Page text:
Literary Devices: Anthropomorphism

Hey Lovelies!

I hope everyone’s weekend went well! I know I had a blast on mine. I had the entire weekend off and got to spend it exploring with my partner. This doesn’t happen very often as I usually have to work the weekend.

Enough with the personal stuff though! We’re here to talk about anthropomorphism today. We did discuss it briefly last week in my post about Pathetic Fallacy. We’re going to talk about it in more depth here today and I’m going to relate it back to setting as well.

First off, let’s start with our definition of what anthropomorphism is:

Anthropomorphism: the attribution of human characteristics or behavior to a god, animal, or object.

Now, doesn’t this sound familiar to last week? The biggest difference here is that you’re not projecting feeling onto your animals, deities or objects. Your objects, deities and animals actually feel these things and are sentient beings.

Honestly, the best example I can give you is Disney. They take animals or as the cover picture for this post, inanimate objects and turn them into characters that we can relate to. Almost any Disney movie has some sort of animal character that can either talk or acts in a way different than an actual animal does. The animals are characters, yes, but they are also part of the setting. Having these animals behave in ways other than ordinary, takes they viewer, or reader, out of their realm of disbelief and into one of fantasy.

LionWitchWardrobeSdtrk.jpg

For example, in stories, such as, The Chronicles of Narnia, the animals that talk and relate to the human characters are also a part of the setting. Their very presence tells us what type of world we’re in. We’re in one of make believe, but that looks similar to the one we are in until the animals start talking and we go back in time a bit in regards to the castle and governing system.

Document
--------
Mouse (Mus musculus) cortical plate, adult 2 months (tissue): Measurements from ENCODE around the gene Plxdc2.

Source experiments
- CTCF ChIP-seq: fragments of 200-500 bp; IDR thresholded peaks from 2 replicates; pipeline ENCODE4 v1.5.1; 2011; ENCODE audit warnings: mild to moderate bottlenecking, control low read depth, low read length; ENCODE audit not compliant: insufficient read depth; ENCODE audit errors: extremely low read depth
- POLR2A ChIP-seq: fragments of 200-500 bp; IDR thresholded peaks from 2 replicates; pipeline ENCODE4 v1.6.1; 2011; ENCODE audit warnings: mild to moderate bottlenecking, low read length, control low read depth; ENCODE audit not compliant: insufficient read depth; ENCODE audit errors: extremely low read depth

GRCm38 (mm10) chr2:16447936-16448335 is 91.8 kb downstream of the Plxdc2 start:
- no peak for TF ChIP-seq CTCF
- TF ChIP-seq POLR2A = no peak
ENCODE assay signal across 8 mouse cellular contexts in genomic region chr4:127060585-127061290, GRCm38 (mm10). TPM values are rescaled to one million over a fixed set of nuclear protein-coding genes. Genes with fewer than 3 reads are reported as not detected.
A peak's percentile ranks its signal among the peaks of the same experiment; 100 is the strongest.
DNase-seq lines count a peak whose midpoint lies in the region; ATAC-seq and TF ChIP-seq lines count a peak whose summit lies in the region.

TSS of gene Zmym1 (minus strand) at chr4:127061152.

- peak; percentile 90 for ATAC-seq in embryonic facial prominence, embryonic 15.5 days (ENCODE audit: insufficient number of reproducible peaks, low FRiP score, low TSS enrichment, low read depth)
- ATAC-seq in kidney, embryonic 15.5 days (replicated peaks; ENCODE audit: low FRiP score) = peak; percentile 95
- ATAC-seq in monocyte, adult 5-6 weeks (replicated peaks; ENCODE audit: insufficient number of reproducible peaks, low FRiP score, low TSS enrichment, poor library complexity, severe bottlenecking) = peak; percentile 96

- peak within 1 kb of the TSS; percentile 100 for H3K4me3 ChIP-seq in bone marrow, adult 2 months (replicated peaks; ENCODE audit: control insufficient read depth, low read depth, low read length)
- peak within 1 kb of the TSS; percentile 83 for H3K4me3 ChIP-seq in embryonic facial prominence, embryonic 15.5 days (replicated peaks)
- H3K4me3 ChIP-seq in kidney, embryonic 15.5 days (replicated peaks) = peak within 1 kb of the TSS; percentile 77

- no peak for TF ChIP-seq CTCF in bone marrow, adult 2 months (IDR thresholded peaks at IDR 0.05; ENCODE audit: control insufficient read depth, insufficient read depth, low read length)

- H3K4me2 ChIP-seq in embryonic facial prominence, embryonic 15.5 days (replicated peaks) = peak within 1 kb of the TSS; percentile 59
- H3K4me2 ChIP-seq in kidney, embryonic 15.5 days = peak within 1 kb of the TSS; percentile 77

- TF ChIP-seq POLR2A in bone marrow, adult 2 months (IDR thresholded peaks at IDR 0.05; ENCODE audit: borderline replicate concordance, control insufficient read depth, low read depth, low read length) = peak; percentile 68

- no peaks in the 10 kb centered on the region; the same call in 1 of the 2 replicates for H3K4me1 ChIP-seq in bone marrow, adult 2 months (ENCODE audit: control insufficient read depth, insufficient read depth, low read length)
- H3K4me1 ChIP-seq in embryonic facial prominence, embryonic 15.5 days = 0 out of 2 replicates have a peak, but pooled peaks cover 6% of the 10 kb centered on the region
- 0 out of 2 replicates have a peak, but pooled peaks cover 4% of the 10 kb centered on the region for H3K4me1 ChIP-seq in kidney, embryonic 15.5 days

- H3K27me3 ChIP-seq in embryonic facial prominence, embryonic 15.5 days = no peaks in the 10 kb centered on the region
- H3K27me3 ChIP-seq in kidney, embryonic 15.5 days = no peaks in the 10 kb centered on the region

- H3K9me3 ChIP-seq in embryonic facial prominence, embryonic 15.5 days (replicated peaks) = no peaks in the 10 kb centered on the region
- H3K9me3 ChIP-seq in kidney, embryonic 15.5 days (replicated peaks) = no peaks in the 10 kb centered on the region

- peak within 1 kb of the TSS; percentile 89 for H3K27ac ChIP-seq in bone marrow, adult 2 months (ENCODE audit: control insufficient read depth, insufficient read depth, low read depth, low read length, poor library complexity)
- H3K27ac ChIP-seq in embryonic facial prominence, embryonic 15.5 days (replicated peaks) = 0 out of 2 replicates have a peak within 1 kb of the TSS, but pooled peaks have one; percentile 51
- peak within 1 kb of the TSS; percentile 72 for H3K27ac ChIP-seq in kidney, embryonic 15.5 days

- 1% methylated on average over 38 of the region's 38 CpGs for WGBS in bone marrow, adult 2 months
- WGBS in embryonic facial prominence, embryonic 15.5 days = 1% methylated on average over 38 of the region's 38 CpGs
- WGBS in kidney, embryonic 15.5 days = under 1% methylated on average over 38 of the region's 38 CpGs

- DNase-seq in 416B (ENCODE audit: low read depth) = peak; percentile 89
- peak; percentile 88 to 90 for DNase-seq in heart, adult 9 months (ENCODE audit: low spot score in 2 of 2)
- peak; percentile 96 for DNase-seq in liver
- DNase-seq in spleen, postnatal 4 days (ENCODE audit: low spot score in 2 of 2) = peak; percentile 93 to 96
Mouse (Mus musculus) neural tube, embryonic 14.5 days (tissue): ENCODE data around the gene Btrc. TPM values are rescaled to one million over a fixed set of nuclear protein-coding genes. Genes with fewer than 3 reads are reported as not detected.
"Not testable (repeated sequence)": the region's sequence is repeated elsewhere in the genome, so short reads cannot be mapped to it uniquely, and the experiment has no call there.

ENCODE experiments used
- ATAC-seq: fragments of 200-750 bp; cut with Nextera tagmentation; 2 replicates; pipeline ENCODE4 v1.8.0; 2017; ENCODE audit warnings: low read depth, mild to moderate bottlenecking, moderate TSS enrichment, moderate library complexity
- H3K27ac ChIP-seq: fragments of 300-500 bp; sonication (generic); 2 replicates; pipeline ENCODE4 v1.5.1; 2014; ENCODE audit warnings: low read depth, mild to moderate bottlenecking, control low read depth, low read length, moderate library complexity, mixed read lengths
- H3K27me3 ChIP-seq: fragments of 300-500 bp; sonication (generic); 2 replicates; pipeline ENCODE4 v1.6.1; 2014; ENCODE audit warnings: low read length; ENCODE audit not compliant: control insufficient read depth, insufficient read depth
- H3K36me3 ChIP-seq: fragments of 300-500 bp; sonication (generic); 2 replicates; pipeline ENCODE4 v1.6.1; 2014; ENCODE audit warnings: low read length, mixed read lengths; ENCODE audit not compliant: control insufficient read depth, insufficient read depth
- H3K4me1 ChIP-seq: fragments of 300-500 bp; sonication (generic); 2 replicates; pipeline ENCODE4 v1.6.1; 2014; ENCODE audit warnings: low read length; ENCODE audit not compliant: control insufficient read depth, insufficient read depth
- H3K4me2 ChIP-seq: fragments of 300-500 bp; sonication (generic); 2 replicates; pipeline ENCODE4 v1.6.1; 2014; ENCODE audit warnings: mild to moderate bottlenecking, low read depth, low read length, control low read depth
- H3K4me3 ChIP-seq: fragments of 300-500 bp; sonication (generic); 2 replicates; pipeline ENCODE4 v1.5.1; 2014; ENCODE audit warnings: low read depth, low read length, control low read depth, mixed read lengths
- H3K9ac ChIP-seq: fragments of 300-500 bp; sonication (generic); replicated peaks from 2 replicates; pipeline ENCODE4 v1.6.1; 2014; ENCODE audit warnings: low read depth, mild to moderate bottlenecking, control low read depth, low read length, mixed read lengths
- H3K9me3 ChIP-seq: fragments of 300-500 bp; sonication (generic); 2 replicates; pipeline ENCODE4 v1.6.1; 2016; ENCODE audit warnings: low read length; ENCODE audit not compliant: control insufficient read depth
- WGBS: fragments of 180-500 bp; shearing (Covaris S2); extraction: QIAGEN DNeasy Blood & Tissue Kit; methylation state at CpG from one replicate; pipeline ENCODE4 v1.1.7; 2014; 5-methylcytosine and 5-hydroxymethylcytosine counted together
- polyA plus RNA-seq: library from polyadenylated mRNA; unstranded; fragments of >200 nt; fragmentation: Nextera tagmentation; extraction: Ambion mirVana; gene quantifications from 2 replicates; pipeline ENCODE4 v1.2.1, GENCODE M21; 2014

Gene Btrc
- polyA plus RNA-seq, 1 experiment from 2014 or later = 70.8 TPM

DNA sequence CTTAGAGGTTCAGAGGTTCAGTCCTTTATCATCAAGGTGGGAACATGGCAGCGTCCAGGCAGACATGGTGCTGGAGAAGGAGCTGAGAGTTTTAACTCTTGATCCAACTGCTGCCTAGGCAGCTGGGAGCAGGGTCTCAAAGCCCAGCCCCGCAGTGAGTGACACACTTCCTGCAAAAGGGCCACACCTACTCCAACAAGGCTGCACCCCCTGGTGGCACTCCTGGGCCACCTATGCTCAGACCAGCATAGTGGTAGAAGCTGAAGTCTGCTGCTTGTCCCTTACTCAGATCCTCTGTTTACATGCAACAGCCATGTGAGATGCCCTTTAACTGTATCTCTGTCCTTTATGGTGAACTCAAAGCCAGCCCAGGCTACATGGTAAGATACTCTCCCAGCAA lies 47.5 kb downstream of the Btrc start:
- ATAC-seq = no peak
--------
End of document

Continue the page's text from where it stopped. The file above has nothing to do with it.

So how do we use it in our setting?

Well, I’ve given you a big hint already. It can help establish your world beyond the ordinary. Beauty and the Beast is a good example of this. When Belle’s father walks into the Enchanted Palace, he notices right away that something is amiss. The furniture is talking and walking around. For that reason alone we know we’re in a world not our own. This is literally making the setting a character in your story. The part they play may not be all that important to the plot, but they will help you set up your place and your tone.

That’s it for me folks! I know it’s a short one today. Honestly, there was not a lot of other resources I could pull from on this topic. So, if you do think of another way it can be useful or any other functions it may serve, please let me know!

On Thursday we’ll be talking about another literary device, again similar to this one. We’ll be talking about personification. After that, we’ll touch base on writing good setting descriptions.

Until Thursday!

Cheers,

Danielle

 


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